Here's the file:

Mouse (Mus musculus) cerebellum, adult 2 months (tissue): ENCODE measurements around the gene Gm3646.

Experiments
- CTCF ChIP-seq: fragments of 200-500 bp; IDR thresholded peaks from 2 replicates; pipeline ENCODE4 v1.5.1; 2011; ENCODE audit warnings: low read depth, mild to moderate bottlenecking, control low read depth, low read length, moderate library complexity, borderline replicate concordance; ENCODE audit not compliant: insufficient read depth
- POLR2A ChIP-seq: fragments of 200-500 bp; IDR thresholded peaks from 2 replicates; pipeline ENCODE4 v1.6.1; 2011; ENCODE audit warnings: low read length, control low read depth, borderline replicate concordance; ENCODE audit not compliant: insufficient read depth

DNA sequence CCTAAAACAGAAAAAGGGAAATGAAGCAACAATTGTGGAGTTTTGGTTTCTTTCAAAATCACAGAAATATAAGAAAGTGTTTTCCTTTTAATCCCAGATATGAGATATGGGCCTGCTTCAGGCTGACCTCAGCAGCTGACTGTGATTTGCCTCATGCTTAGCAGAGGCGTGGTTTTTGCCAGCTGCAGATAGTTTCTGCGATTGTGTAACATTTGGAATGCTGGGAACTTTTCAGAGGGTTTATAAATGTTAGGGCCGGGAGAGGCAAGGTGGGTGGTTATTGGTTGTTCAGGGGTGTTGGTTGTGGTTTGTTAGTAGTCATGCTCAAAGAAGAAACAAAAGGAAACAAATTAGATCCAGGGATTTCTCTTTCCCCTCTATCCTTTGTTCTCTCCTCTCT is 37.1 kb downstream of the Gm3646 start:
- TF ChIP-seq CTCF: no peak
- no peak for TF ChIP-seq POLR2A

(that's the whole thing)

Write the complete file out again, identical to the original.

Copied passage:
Mouse (Mus musculus) cerebellum, adult 2 months (tissue): ENCODE measurements around the gene Gm3646.

Experiments
- CTCF ChIP-seq: fragments of 200-500 bp; IDR thresholded peaks from 2 replicates; pipeline ENCODE4 v1.5.1; 2011; ENCODE audit warnings: low read depth, mild to moderate bottlenecking, control low read depth, low read length, moderate library complexity, borderline replicate concordance; ENCODE audit not compliant: insufficient read depth
- POLR2A ChIP-seq: fragments of 200-500 bp; IDR thresholded peaks from 2 replicates; pipeline ENCODE4 v1.6.1; 2011; ENCODE audit warnings: low read length, control low read depth, borderline replicate concordance; ENCODE audit not compliant: insufficient read depth

DNA sequence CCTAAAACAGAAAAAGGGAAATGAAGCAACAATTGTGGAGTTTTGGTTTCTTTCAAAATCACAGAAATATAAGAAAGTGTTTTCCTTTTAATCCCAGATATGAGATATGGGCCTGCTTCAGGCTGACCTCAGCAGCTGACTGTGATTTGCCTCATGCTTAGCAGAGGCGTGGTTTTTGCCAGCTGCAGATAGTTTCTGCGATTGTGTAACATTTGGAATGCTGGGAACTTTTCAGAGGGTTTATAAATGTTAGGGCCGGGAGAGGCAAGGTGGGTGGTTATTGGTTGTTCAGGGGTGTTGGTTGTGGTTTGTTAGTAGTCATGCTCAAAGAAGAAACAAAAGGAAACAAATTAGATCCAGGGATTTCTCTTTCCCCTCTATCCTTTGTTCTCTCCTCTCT is 37.1 kb downstream of the Gm3646 start:
- TF ChIP-seq CTCF: no peak
- no peak for TF ChIP-seq POLR2A